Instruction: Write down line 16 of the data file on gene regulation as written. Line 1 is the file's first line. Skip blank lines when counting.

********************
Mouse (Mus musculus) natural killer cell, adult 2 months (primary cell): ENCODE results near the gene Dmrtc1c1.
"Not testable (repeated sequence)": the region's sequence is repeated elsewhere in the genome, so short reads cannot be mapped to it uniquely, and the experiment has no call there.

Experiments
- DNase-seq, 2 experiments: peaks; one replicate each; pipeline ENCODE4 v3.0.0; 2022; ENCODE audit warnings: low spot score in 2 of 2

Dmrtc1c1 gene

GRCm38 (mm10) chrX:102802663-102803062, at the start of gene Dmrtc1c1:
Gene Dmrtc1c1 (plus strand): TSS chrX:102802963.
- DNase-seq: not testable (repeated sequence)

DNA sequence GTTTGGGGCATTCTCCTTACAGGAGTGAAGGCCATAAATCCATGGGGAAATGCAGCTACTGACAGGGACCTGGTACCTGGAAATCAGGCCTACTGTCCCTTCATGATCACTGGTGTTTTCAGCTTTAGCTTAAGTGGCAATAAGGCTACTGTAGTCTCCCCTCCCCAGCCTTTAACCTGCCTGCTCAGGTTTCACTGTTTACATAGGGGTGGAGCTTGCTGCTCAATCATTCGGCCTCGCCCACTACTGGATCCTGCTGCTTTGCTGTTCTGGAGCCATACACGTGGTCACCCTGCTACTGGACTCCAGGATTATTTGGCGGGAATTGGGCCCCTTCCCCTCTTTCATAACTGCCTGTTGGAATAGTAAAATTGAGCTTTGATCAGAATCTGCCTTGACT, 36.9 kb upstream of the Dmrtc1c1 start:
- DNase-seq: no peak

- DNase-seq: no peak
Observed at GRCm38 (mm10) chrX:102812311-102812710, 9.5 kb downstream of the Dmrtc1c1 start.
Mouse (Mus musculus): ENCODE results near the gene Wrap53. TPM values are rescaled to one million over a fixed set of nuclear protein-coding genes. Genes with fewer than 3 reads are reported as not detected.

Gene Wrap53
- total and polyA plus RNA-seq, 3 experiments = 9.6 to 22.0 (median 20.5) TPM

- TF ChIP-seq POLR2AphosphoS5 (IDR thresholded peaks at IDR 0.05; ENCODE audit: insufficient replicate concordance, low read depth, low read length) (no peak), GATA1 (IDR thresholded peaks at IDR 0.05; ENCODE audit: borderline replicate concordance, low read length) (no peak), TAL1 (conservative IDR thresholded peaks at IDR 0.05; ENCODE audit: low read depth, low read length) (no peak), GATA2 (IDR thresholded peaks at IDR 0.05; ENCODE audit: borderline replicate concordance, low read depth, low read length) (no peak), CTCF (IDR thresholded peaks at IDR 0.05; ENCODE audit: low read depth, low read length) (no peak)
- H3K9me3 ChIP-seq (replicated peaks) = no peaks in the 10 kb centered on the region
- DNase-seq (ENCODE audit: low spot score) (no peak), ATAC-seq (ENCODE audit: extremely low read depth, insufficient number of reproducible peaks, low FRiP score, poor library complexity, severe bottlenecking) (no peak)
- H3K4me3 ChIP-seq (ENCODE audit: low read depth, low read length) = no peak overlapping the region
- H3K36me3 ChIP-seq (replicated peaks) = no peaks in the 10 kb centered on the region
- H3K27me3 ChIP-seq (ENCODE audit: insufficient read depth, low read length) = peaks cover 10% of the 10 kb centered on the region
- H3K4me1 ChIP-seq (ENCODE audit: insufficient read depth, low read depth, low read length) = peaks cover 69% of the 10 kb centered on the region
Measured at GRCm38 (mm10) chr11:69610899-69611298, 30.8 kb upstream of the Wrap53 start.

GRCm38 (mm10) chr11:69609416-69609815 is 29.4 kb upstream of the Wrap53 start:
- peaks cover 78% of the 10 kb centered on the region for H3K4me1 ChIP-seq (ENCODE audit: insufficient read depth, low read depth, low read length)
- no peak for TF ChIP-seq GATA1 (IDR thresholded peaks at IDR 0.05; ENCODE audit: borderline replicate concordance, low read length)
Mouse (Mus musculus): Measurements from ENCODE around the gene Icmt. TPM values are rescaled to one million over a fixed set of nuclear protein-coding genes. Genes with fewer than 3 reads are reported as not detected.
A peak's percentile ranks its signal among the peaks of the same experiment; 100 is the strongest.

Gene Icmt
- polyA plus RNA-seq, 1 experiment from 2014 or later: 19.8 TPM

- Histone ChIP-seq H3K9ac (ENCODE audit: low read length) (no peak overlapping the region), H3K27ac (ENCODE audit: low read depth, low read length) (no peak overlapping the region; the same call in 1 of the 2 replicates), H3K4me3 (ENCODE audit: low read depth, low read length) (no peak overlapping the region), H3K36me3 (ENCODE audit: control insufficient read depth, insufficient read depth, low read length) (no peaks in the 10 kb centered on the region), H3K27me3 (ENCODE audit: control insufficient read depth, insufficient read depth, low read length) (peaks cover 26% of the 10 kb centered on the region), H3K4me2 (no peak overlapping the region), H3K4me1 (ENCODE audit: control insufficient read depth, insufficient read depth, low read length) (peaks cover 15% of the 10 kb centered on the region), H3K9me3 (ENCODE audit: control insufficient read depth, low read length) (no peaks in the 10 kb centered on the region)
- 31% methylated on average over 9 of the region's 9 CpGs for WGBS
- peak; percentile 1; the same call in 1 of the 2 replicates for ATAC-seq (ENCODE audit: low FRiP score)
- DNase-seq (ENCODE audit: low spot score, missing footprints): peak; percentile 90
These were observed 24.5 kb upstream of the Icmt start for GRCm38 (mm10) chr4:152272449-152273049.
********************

- TF ChIP-seq POLR2AphosphoS5 (IDR thresholded peaks at IDR 0.05; ENCODE audit: insufficient replicate concordance, low read depth, low read length) (no peak), GATA1 (IDR thresholded peaks at IDR 0.05; ENCODE audit: borderline replicate concordance, low read length) (no peak), TAL1 (conservative IDR thresholded peaks at IDR 0.05; ENCODE audit: low read depth, low read length) (no peak), GATA2 (IDR thresholded peaks at IDR 0.05; ENCODE audit: borderline replicate concordance, low read depth, low read length) (no peak), CTCF (IDR thresholded peaks at IDR 0.05; ENCODE audit: low read depth, low read length) (no peak)